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100 Notes on Violence (Sawtooth Poetry Prize: 2009) Paperback – January 15, 2010

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100 Notes on Violence (Sawtooth Poetry Prize: 2009) + Copperhead (Carnegie Mellon Poetry Series) + Then, Suddenly (Pitt Poetry Series)
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Product Details

  • Series: Sawtooth Poetry Prize: 2009 (Book 2009)
  • Paperback: 120 pages
  • Publisher: Ahsahta Press (January 15, 2010)
  • Language: English
  • ISBN-10: 193410311X
  • ISBN-13: 978-1934103111
  • Product Dimensions: 0.5 x 7.2 x 9.5 inches
  • Shipping Weight: 8 ounces (View shipping rates and policies)
  • Average Customer Review: 3.5 out of 5 stars  See all reviews (2 customer reviews)
  • Amazon Best Sellers Rank: #836,602 in Books (See Top 100 in Books)

Editorial Reviews

From Publishers Weekly

A sprawling experimental poem in 100 parts, Carr's third collection variously examines the ways violence permeates our daily lives. Part personal reflection, part research project, Carr (Equivocal) echoes writers and thinkers from Dickinson and Whitman to Bataille and Sontag. Disturbing subjects such as child abuse, bomb-making, and the horrors of the Internet (I cannot write the words 'school shootings' in to the little search box./ Later I hear that whatever you write…will somewhere/ be recorded...in order to better sell you./ what does a person searching school shootings want to buy?) are interspersed with short, simple lullabies—never been to Texas, never been to Spain, never been to/ Holland, never been to Maine—as if Carr is simultaneously reassuring the reader and heightening the sense of danger. Despite these moments of calm, though, Carr (who is an editor of Counterpath Press) is clearly uninterested in comforting collective anxieties. Instead, she confronts them: Dear opposition, dear trashed strollers, dear/torn to pieces: Wasn't, won't be, isn't me. She also calls out our communal culpability—everyone's life is riddled—from which she doesn't exclude herself: my mother kicked my shin and I kicked her back. Why did I so enjoy this? (Jan.)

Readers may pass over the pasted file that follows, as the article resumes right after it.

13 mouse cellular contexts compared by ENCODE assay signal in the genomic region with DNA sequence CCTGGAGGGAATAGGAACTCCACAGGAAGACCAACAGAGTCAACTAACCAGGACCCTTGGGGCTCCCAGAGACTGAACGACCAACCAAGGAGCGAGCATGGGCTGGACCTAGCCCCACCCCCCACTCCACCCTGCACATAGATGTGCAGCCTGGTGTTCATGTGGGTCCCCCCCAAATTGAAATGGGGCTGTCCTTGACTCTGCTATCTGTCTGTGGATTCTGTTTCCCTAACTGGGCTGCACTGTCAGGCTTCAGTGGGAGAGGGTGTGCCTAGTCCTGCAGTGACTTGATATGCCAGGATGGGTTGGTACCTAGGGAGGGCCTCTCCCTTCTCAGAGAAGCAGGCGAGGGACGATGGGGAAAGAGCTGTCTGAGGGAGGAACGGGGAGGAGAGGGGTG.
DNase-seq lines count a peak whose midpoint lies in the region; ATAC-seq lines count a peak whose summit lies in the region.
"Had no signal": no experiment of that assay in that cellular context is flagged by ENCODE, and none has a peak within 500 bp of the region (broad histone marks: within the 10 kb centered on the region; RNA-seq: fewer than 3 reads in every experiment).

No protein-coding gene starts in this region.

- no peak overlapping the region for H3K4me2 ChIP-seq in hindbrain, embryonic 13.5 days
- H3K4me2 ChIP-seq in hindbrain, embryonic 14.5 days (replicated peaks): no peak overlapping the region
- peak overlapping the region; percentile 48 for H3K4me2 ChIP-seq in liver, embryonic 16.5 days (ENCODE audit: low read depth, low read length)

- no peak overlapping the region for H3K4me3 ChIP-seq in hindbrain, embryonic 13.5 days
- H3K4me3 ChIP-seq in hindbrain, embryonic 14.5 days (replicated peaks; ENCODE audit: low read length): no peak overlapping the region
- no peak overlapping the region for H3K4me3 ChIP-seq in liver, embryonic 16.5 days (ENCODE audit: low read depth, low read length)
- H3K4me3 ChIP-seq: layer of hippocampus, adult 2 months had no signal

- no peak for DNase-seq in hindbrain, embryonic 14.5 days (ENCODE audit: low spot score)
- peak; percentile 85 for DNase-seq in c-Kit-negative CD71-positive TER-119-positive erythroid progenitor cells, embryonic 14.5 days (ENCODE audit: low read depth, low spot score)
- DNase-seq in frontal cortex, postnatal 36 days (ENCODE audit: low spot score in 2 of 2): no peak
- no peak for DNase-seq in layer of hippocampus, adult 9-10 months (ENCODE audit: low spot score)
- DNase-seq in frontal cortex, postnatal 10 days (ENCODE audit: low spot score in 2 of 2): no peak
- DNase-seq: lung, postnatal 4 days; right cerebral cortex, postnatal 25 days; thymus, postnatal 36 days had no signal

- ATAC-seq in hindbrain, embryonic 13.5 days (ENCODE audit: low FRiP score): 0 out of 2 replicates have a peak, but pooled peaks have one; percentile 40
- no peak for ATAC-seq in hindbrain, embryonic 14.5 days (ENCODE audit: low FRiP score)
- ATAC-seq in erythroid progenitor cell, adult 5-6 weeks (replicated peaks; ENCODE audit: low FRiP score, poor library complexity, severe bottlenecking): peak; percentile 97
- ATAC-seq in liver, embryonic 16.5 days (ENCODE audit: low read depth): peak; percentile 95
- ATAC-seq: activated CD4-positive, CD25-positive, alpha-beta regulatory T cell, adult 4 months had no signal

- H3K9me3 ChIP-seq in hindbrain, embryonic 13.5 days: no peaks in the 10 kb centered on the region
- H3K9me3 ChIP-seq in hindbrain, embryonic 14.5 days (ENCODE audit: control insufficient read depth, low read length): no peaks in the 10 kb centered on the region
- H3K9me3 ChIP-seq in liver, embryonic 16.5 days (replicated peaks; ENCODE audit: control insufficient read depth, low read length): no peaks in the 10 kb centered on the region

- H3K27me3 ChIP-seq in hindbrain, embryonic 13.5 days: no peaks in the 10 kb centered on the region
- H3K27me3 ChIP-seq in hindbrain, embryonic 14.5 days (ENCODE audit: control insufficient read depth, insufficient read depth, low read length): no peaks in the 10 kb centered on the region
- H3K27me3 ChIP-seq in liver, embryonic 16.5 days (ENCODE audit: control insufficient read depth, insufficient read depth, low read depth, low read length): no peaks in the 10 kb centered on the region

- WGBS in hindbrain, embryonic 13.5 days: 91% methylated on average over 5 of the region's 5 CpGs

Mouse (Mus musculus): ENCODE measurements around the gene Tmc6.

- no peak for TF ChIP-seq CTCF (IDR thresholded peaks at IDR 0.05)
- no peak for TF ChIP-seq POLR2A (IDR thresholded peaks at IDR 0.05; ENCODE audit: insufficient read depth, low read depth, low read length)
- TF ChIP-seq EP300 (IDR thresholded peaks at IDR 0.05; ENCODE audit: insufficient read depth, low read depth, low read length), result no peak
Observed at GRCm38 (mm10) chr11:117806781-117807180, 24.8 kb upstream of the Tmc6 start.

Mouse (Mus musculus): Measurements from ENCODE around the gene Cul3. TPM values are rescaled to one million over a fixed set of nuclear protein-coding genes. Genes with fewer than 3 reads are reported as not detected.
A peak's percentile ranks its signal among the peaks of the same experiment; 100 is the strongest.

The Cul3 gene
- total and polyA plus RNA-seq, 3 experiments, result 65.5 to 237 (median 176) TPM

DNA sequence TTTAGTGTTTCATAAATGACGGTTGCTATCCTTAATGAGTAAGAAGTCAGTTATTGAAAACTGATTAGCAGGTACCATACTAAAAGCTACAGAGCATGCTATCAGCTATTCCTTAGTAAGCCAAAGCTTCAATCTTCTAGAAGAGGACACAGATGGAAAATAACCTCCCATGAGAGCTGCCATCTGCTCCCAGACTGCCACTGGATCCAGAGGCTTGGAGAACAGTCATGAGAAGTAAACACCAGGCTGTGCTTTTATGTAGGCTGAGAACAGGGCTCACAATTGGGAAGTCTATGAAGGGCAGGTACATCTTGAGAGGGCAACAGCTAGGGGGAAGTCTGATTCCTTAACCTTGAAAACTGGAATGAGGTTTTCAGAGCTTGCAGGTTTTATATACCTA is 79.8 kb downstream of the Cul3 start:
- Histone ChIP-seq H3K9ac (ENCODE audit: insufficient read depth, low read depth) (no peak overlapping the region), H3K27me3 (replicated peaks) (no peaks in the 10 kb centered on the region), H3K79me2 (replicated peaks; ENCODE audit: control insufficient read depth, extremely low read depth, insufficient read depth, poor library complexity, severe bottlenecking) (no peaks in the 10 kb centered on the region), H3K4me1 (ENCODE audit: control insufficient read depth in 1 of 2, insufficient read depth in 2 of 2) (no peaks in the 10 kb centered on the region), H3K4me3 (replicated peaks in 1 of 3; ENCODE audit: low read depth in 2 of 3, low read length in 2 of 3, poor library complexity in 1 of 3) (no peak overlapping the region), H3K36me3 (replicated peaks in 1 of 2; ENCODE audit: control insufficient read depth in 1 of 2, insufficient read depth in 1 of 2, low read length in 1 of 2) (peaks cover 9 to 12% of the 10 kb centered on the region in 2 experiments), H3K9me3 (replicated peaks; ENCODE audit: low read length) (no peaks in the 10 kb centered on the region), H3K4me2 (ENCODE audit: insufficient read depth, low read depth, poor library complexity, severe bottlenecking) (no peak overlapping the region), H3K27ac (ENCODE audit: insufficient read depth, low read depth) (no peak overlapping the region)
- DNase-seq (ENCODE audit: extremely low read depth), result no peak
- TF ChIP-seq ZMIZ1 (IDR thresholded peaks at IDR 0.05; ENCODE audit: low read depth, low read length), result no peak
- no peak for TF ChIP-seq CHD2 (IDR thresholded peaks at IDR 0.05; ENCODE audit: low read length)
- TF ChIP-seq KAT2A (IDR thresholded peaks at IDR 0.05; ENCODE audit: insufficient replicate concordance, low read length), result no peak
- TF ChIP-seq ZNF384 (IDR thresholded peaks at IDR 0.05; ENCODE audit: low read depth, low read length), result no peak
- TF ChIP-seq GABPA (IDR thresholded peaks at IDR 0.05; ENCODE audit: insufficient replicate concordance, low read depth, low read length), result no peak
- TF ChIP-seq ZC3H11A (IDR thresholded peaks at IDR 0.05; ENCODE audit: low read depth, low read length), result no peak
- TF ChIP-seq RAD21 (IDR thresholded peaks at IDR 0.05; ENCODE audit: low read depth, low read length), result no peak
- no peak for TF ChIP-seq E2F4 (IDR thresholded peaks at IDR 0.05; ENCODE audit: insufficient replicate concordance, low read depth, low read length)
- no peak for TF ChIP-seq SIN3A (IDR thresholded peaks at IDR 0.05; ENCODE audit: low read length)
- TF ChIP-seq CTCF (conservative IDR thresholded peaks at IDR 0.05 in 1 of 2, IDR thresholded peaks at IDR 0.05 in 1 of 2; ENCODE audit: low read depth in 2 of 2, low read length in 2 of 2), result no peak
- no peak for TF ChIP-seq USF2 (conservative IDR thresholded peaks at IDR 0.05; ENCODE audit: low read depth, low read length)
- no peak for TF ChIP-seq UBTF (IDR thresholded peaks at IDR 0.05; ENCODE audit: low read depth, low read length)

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"In this polyphonic poem the voices of care-givers, killers, and children commingle and, disturbingly, sometimes overlap. Innocence and guilt are never far apart. 'At the pool the boy in cammies reads an encyclopedia of weapons.' This book has a great moral complexity, gravitas, and courage." --Rae Armantrout, judge of the 2009 Sawtooth Poetry Prize

"'The book about violence must be a book of quotations' according to Julie Carr in 100 Notes on Violence, 'For everyone speaks about violence.' Few have spoken or written on the subject with the desperate accuracy and the incendiary beauty of this disturbing, necessary book. Here, the quotations include statistics and news reports as well as the more traditional poetic forms, all to engage finally a light like that of the sun, 'its daily insurrection, daily assault.'" --Bin Ramke

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1 of 1 people found the following review helpful By Katrina Halfaker on April 22, 2014
Format: Paperback Verified Purchase
Some of these poems are not exactly 'stand alone' pieces, but they fit in the context of the rest of the book. Some get a little abstract, but given the title and the purpose, it makes a kind of sense.

My favorite pieces were prosody, and the ones that got very real and very graphic very quickly. I can see how, if that were the whole book, no one would be able to digest it. At least, not all at once.

The whole thing is a push and pull.

I liked it.
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5 of 8 people found the following review helpful By wtji on February 4, 2011
Format: Paperback Verified Purchase
The copy of Carr's 100 Notes on Violence I received was constructed poorly: the pagination goes 1-68, 61-68, 85-109, meaning that I am missing pages 69-84. And I wonder, of course, what poetics occurred during those pages.

But I like the progression of the text. I like how Carr's notes build upon each other. How the second line of the text is

I'm attracted to children, feet like little suns

and it isn't until note 30 and beyond that we again see "feet like little suns" and hints of pedophilia. I like witnessing a note ending and another starting so similarly, with the same words, speaking of the same subject, etc. I wasn't bored. I also wasn't enamored. I have no doubts that Carr is a brilliant poet, and I too commend her discussion of violence, but I cannot imagine that she was rightfully chosen as the winner of the Sawtooth Prize. This is not to say that I did not like 100 Notes on Violence: quite the contrary. I liked it, but I wonder if I understood it, if it is not the subject that is award-winning instead of the poetry found within the pages.

The first thing I noticed immediately is the way I am enamored by Carr's half-rhyme. I wanted to note each instance of it in the margins, but after the first note, I quickly realized that it would take more time than I have to offer such a project. I did note, however,

My son is wroth, my daughter too, and me, myself, I am wroth. A fugitive
on the earth, and a vagabond. (49)

This, and coupling "airspace" with "delay," not only for its descriptive connotations, but for its meter, its sound. I too liked more overt rhyming, as found later in "happy air - green green canopy - not to be timid - not to be impeded" (92).
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